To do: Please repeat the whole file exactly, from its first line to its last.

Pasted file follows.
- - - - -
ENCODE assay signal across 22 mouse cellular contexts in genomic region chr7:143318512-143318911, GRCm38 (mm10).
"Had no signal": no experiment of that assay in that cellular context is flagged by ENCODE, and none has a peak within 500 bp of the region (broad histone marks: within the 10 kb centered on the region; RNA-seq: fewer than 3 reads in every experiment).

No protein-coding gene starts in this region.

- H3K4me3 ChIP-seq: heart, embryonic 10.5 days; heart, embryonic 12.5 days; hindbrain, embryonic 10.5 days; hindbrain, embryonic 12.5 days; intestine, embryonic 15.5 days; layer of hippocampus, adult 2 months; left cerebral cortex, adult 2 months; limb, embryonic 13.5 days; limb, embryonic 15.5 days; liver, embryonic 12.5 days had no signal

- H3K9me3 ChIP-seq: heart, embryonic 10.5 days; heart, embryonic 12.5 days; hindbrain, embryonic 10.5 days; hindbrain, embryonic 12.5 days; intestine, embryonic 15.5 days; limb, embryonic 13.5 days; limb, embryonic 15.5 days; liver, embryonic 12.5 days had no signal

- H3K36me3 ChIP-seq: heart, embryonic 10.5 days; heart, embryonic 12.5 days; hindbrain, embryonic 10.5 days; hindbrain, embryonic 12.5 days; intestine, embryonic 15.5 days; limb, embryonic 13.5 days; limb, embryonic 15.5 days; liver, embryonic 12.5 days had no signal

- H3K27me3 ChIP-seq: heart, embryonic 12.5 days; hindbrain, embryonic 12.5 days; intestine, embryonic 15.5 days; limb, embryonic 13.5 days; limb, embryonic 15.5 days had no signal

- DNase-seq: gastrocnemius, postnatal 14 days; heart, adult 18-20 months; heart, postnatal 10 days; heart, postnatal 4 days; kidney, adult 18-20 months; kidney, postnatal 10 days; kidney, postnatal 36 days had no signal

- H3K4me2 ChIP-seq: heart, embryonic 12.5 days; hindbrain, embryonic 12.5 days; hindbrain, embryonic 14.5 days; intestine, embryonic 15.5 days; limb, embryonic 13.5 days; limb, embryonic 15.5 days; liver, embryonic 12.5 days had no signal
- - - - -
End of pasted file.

ENCODE assay signal across 22 mouse cellular contexts in genomic region chr7:143318512-143318911, GRCm38 (mm10).
"Had no signal": no experiment of that assay in that cellular context is flagged by ENCODE, and none has a peak within 500 bp of the region (broad histone marks: within the 10 kb centered on the region; RNA-seq: fewer than 3 reads in every experiment).

No protein-coding gene starts in this region.

- H3K4me3 ChIP-seq: heart, embryonic 10.5 days; heart, embryonic 12.5 days; hindbrain, embryonic 10.5 days; hindbrain, embryonic 12.5 days; intestine, embryonic 15.5 days; layer of hippocampus, adult 2 months; left cerebral cortex, adult 2 months; limb, embryonic 13.5 days; limb, embryonic 15.5 days; liver, embryonic 12.5 days had no signal

- H3K9me3 ChIP-seq: heart, embryonic 10.5 days; heart, embryonic 12.5 days; hindbrain, embryonic 10.5 days; hindbrain, embryonic 12.5 days; intestine, embryonic 15.5 days; limb, embryonic 13.5 days; limb, embryonic 15.5 days; liver, embryonic 12.5 days had no signal

- H3K36me3 ChIP-seq: heart, embryonic 10.5 days; heart, embryonic 12.5 days; hindbrain, embryonic 10.5 days; hindbrain, embryonic 12.5 days; intestine, embryonic 15.5 days; limb, embryonic 13.5 days; limb, embryonic 15.5 days; liver, embryonic 12.5 days had no signal

- H3K27me3 ChIP-seq: heart, embryonic 12.5 days; hindbrain, embryonic 12.5 days; intestine, embryonic 15.5 days; limb, embryonic 13.5 days; limb, embryonic 15.5 days had no signal

- DNase-seq: gastrocnemius, postnatal 14 days; heart, adult 18-20 months; heart, postnatal 10 days; heart, postnatal 4 days; kidney, adult 18-20 months; kidney, postnatal 10 days; kidney, postnatal 36 days had no signal

- H3K4me2 ChIP-seq: heart, embryonic 12.5 days; hindbrain, embryonic 12.5 days; hindbrain, embryonic 14.5 days; intestine, embryonic 15.5 days; limb, embryonic 13.5 days; limb, embryonic 15.5 days; liver, embryonic 12.5 days had no signal